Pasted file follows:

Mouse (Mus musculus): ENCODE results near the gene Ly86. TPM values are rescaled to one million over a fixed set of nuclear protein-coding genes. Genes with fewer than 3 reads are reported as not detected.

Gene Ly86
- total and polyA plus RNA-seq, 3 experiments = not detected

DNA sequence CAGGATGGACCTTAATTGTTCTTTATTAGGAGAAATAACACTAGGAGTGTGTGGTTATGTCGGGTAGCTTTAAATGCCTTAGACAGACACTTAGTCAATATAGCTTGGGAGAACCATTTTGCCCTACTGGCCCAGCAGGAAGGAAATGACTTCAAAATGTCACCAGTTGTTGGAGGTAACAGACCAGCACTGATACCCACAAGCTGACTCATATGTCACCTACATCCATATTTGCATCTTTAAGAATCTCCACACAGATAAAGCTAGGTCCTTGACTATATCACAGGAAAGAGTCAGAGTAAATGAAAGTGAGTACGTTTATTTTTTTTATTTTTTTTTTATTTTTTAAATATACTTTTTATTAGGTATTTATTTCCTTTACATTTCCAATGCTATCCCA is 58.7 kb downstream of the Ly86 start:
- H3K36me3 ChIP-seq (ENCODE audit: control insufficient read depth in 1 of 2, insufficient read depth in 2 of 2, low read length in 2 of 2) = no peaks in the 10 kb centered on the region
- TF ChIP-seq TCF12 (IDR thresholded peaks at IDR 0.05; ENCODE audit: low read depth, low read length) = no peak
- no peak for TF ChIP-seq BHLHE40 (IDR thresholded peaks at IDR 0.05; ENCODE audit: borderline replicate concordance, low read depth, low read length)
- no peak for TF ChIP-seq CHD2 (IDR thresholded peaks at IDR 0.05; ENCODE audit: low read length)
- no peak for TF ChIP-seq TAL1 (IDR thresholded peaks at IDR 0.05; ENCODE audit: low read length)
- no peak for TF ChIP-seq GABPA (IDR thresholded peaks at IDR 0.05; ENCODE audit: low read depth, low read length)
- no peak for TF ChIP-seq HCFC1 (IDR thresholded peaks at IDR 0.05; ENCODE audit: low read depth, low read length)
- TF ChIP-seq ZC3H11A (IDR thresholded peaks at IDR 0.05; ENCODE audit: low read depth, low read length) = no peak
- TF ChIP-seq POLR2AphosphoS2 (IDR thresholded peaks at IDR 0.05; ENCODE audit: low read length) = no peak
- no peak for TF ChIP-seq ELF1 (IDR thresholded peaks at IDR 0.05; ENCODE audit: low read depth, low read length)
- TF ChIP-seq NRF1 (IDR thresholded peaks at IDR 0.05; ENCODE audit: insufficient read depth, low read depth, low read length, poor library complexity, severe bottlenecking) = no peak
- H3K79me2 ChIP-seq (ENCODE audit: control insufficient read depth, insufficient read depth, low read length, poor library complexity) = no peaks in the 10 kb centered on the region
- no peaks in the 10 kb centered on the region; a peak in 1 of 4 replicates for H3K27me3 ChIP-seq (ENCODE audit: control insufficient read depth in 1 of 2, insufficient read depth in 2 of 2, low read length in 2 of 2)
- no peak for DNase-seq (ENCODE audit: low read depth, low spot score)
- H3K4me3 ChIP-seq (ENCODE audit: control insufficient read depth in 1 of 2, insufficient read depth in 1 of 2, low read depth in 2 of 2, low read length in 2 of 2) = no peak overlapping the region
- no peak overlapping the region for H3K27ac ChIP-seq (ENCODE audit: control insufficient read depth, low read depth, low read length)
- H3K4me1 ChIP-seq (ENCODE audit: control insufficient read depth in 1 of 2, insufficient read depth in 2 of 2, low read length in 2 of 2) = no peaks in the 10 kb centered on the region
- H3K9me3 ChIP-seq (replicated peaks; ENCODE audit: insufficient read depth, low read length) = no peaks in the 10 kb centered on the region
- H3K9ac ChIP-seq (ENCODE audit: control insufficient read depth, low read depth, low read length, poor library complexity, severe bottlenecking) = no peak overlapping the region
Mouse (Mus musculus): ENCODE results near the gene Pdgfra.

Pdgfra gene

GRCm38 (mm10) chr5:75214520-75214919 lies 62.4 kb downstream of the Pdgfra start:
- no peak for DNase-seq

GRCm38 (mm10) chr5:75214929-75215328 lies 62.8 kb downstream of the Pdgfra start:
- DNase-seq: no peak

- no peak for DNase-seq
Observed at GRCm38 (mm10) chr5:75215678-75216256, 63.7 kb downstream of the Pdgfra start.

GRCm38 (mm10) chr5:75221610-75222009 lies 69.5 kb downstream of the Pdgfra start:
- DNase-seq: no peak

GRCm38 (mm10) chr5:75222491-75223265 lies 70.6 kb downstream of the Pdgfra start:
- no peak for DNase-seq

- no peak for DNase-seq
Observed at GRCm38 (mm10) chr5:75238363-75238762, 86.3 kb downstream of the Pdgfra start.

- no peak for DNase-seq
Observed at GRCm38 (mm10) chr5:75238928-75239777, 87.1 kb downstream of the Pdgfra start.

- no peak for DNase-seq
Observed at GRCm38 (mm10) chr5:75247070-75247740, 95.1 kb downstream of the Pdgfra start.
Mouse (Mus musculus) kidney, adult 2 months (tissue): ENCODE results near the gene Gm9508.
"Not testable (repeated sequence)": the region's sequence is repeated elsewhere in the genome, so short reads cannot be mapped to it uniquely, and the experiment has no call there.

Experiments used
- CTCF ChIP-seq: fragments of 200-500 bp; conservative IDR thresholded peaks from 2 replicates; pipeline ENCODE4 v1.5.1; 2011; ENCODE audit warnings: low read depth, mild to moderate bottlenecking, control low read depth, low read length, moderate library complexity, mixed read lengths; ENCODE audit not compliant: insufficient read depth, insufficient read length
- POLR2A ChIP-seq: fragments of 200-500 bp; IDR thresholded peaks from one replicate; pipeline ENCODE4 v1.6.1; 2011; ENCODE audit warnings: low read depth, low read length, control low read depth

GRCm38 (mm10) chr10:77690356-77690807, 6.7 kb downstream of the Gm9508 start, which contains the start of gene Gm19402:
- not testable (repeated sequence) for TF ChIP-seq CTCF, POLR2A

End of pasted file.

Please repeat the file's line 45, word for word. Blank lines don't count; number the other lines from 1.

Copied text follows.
- CTCF ChIP-seq: fragments of 200-500 bp; conservative IDR thresholded peaks from 2 replicates; pipeline ENCODE4 v1.5.1; 2011; ENCODE audit warnings: low read depth, mild to moderate bottlenecking, control low read depth, low read length, moderate library complexity, mixed read lengths; ENCODE audit not compliant: insufficient read depth, insufficient read length